1. Cultural experience that helps answer bigger questions for kids
While there has always been a multiplicity of world views from which to choose, modern communications technology (primarily social media) has brought a dramatic increase to our everyday awareness of the variety of perspectives. The relatively-recent phenomenon referred to as “decision fatigue” has contributed to a sense of societal apathy that says, “I’m so tired to trying to decide which one is right; I’m just going to stop deciding on anything!”
For some decisions, this isn’t necessarily a bad thing. But when it comes to religion, I believe it’s tremendously dangerous (I’ll recognize my bias as a pastor here). In a time when more world views are shaping our children than we even recognize, we—as parents—need to set some sort of standard. Our religious worldview is one decision that we cannot afford to give up on.
More and more parents are beginning to realize this, even those who aren’t so sure they believe in God themselves. Involving our children in the cultural experience of a church family helps provide them with language to describe the many joys and pains of life. Particularly at Christmas time, we have the opportunity to communicate to our children the truth that there are things so much bigger, and so much more important, than the shopping, the food, and the holiday stress. By bringing them to a Christmas Eve candlelight service, for example, we open our kids to the experience of the Divine. As they grow older and begin to ponder the bigger questions of life, they—maybe like you—will recall their experience in the church, and have a source from which to grasp understanding and hope.
2. A time to instill traditions and values
Traditions shape community. Think about it—what makes your family a family? Sure, you may or may not be related by blood, but if blood is thicker than water, then even thicker than both are traditions. The experiences that are unique to you and your family help define who you are as a micro-community.
It’s the same with church. When you bring your child to church, you expose them to the traditions of not just a particular congregation, but of an entire history of people who have been asking the same questions and finding the same answers for generations. As discussed in the previous point (about the importance of cultural experiences), traditions help to articulate the foundation upon which a particular worldview is built.
For example, when a family makes church attendance a priority, their physical participation shapes the meaning and purpose of their lives. Beyond just providing a moral compass for their children, these families are helping to define why they exist in the world. By taking communion, singing songs of praise, serving others, regularly reading Scripture, and studying the way of Christ, children are taught that life has a purpose greater than soccer, academics, and financial success.
During Christmas, families have the opportunity to “test the waters” of tradition. If you and your family aren’t the “church-going-type” yet, Christmas provides the perfect bridge to just try something religious. Since it’s already a large part of our social vocabulary, reading the Christmas story or attending a Christmas Eve service doesn’t have to come as a shock. Giving church a “try” in this manner just might lead your family into a new series of traditions that could have a life-changing impact on your children.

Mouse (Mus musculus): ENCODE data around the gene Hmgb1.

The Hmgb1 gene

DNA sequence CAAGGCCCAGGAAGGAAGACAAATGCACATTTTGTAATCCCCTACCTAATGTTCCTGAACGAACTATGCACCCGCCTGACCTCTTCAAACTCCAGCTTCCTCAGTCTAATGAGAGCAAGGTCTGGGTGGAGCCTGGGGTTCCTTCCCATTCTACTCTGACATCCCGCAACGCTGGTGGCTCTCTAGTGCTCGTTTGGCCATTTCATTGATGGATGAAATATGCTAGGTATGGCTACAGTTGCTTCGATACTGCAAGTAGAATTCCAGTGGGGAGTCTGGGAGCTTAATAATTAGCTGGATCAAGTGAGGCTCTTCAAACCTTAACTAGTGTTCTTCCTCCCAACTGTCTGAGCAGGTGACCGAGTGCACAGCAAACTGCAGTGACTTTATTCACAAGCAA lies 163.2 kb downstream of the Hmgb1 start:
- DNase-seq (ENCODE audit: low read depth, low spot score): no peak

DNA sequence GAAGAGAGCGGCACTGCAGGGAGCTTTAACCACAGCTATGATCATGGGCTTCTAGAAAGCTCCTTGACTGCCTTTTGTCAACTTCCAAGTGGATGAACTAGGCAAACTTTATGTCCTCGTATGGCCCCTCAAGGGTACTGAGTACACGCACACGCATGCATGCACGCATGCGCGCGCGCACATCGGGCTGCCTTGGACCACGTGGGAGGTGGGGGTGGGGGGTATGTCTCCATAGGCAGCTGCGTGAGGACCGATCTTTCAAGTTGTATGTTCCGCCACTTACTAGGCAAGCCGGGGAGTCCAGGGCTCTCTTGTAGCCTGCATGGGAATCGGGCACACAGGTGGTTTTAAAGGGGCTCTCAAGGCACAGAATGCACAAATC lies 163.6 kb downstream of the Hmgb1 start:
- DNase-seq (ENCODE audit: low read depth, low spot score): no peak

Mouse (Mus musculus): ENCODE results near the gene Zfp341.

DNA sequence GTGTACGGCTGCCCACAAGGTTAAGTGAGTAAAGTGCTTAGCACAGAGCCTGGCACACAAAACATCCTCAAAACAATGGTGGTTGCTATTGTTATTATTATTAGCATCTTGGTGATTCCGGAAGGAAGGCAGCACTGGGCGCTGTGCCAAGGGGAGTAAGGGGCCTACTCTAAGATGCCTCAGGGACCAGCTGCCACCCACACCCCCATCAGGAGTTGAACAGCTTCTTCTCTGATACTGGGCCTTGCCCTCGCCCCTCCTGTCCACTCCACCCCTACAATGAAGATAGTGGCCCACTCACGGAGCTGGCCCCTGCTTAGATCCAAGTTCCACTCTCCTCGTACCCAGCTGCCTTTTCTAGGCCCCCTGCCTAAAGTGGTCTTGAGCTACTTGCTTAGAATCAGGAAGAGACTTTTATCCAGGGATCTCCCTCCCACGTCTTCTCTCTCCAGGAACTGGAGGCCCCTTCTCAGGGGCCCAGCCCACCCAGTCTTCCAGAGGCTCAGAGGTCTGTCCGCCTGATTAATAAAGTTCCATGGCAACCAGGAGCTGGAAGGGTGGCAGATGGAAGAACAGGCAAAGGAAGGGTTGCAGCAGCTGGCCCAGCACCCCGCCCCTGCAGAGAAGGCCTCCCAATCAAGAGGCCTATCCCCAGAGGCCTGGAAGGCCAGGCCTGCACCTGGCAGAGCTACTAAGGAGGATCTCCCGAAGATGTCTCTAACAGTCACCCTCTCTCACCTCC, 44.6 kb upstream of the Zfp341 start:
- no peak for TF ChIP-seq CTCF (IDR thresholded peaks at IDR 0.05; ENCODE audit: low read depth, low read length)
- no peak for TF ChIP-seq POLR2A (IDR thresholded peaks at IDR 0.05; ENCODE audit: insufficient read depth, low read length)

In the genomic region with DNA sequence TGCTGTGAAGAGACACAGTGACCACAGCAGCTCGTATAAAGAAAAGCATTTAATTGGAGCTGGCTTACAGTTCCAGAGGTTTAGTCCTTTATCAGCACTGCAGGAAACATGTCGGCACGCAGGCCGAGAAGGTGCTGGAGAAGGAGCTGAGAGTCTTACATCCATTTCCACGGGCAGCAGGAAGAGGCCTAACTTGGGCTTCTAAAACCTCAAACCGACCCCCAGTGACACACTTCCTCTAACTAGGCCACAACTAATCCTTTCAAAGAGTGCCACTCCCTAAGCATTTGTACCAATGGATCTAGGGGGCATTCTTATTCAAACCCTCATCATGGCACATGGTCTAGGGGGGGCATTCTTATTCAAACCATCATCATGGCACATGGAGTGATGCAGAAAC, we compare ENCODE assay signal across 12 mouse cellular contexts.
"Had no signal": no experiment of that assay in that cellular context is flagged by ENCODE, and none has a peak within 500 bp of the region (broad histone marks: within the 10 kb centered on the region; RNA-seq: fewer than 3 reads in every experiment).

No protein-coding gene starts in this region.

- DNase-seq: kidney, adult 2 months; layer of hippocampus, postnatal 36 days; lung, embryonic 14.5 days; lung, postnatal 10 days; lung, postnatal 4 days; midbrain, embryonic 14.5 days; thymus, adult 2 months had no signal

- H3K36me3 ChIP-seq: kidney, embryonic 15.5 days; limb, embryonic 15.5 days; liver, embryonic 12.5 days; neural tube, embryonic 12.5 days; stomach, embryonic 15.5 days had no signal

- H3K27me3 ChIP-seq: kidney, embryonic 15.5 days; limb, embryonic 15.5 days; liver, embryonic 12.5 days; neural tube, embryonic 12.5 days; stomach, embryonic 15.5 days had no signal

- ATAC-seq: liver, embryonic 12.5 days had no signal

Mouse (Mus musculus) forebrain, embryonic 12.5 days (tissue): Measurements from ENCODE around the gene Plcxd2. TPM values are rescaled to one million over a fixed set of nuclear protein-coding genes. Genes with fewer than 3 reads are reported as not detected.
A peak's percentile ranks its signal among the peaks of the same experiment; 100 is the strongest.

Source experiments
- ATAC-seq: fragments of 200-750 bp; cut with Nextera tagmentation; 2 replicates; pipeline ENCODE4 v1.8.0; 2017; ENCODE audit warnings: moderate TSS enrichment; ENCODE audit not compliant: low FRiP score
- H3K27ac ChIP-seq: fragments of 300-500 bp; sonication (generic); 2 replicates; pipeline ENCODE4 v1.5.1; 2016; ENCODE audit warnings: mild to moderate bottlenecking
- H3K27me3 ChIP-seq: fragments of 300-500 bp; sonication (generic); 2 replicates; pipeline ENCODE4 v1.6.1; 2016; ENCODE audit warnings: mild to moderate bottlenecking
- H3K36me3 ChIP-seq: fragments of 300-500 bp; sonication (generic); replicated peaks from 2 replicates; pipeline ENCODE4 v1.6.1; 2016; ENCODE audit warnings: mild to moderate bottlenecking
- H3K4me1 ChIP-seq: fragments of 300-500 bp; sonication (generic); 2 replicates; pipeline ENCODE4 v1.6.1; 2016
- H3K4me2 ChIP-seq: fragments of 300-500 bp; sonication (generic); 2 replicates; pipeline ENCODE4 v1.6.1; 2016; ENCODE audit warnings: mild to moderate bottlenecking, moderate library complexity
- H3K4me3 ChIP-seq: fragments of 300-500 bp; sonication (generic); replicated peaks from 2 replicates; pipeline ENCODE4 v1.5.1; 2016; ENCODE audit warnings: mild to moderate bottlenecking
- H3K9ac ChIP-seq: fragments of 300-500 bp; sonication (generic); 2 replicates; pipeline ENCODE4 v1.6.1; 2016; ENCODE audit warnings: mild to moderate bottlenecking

3) Services have evolved to fit the needs of today’s families
One of the biggest anxieties of people who are less familiar with church is just that: the unfamiliarity and the apprehensions that accompany it. Will it be boring? Do I bring my children into the service? What if I don’t know the words to the songs? Won’t people know that I’ve never been to church just by looking at me?
This is another reason Christmas is the perfect time to gather the kids into the car and head to church! More than any other time of the year, people visit churches during Christmas. You are guaranteed to be in good company with other people just like you who are asking the same questions.
Many churches today take these questions into consideration, and do everything they can to make church a comfortable environment for the whole family. At Christ United Methodist Church, where I have the privilege of being a pastor, we provide two family services on Christmas Eve that are designed for people with these questions. We completely understand that children have short attention spans and enjoy yelling out random sounds at random times. That’s okay! We’ve created a participatory service where each child will get to hang an ornament on one of the trees at the front of the sanctuary. There will be fun music and the Christmas story will be acted out in a live nativity. I even get to preach the “sermon” which is usually about 3 minutes long because we know that’s about 3-minutes longer than kids want to sit still!
I know my church isn’t alone in this effort to create a church experience that is family-friendly this Christmas season. Between the significance of the message (the Christian worldview that provides hope in times of trouble), the shaping impact of traditions (those shared experiences that bring definition to our community) and the family-friendly environments that churches today are trying to create (those in which rambunctious children aren’t shooed), the upside of bringing your kids to church this Christmas far outweighs the alternative.
If you’re already a regular church member, keep making it a priority in your life. If you’ve never stepped foot in a church, it is never too late to do so. Either way, I pray that God gives you the courage to make this Christmas season a year to remember for you and your family.